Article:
Another building block of our culture is called ‘status’. Can we be pleased for others who are elevated when we languish in obscurity? That young whippersnapper who came into the company after us, and who had the proverbial meteoric rise, shooting past us – can we rejoice in their success, and bless them?
According to the gospel, our self-worth is not in our money and possessions and nor is it in our status. We are valued for far greater reasons: we are made in the image of God, we are redeemed by Christ, and we are being remade into God’s image by the Holy Spirit. These facts give us far more dignity than anything our society can offer. And if these things are central to our identity, we are free to bless others who enjoy the limelight while we are in the shadows.
The third and final area where constraints become opportunities for Paul is in evaluating life and death.
Again – remember Paul is in prison. His future is ambiguous. Will he be released, or will he be executed? That uncertainty would torture the minds and emotions of many.
But not Paul. Again he sees something positive. He weighs up the pros and cons. If he lives, he can preach the gospel and encourage the Philippian Christians. If he dies, he gets to be with Christ – and nothing can better that. He regards his future as what we would call today ‘a win-win situation’. He simply can’t lose. Either he gets to do more useful kingdom work, or he goes to glory.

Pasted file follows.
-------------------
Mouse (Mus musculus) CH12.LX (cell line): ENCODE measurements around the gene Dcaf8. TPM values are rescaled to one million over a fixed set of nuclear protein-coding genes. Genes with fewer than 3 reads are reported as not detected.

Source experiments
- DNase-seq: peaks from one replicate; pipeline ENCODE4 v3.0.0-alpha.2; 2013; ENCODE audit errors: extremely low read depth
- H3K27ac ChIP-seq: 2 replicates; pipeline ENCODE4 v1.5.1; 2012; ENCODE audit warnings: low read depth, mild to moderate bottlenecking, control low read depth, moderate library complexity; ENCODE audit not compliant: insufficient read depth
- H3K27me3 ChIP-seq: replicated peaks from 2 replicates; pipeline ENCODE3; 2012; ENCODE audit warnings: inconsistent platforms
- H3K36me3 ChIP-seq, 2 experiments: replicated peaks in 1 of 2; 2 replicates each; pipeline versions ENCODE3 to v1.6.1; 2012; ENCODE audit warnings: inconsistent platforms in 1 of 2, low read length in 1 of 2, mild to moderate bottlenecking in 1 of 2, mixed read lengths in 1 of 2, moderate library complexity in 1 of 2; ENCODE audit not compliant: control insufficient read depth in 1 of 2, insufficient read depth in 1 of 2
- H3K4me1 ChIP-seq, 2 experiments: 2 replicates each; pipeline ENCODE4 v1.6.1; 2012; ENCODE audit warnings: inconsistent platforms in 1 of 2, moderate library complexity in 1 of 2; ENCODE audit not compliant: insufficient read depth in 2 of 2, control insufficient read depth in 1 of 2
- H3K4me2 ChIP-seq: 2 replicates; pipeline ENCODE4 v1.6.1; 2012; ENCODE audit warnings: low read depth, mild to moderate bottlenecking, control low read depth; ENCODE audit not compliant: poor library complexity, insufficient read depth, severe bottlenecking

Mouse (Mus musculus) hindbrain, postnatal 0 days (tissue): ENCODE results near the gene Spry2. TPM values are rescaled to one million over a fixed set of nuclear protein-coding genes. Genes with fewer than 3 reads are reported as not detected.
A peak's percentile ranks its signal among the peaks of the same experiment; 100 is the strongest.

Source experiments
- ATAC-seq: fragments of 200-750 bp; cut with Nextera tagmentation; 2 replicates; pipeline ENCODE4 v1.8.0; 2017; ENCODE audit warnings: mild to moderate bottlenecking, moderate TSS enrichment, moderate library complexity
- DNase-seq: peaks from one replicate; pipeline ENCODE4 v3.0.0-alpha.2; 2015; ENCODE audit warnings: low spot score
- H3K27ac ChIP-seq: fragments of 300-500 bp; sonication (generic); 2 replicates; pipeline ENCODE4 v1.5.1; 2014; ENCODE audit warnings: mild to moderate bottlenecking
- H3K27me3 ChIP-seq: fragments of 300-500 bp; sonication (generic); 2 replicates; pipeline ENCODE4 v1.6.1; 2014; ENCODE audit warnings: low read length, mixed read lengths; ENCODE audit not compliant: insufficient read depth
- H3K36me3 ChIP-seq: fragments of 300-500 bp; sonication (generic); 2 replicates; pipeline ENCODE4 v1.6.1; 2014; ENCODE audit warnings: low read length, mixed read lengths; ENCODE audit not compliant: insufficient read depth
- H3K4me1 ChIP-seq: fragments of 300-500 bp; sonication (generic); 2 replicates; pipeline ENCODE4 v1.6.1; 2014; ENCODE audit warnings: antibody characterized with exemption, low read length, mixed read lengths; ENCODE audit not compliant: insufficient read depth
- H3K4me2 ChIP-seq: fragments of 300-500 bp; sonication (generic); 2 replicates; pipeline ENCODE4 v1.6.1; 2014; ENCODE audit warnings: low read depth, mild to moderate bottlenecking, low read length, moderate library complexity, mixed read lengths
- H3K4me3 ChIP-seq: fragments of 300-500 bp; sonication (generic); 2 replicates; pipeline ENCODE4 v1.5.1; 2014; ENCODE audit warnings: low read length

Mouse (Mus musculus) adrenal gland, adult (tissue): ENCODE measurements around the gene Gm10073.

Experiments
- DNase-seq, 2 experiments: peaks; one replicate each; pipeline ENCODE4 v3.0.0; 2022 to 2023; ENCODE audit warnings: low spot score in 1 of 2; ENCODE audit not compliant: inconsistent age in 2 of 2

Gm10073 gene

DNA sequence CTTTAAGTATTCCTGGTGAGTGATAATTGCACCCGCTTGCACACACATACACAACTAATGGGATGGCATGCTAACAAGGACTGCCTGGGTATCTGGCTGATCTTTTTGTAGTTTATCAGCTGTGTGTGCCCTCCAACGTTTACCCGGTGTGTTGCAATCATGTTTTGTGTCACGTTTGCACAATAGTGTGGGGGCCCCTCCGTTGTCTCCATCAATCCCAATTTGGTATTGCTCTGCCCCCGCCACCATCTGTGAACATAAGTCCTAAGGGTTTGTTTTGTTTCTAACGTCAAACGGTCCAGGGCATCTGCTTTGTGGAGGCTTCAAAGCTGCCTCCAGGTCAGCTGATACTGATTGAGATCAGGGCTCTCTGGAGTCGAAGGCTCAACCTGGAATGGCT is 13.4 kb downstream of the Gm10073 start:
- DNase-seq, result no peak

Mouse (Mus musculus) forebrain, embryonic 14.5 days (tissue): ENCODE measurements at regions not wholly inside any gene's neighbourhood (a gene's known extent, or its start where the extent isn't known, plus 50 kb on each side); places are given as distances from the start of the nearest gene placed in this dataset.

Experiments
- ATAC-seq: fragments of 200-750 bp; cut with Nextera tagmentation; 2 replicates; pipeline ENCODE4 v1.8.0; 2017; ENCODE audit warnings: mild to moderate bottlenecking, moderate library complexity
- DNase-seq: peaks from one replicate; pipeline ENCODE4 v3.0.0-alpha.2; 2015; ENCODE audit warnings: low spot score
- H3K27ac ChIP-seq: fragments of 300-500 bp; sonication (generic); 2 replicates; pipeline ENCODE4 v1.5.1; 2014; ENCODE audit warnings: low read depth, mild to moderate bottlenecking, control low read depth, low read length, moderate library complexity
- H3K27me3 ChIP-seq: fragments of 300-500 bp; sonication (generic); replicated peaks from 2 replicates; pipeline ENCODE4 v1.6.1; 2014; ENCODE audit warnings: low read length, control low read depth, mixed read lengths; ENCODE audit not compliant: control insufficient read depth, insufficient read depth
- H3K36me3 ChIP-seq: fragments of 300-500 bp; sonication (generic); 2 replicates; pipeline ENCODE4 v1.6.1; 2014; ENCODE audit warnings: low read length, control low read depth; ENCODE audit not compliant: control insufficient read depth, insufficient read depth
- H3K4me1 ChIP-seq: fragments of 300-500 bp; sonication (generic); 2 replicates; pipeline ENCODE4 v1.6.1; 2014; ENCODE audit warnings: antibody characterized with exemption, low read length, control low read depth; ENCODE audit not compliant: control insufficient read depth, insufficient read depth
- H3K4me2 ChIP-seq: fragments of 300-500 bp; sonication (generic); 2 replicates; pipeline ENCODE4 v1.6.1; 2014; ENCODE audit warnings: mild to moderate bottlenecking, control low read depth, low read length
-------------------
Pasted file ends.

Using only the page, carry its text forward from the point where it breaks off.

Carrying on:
Let me commend Paul’s positive outlook on the future to you. If life had been easier for him, I wonder whether he would have thought like this. But the chains of prison lead him to this faith-filled assessment of the situation that he just can’t lose, whatever happens to him.
And as we dwell on Paul’s positive faith in the face of adversity, let me ask you again about the uninvited intruders in your life that have the potential to sow discouragement in you. For me, you will not be surprised to know that presently that means the traumas associated with my parents’ increasing frailty, and the major decisions my sister and I are suddenly faced with, far sooner than we expected. Can I live through this, believing in the God who works for God in all things for those who love him, or will I allow the crisis to drag me down? Can I believe that God can be glorified in my parents’ time of weakness and need?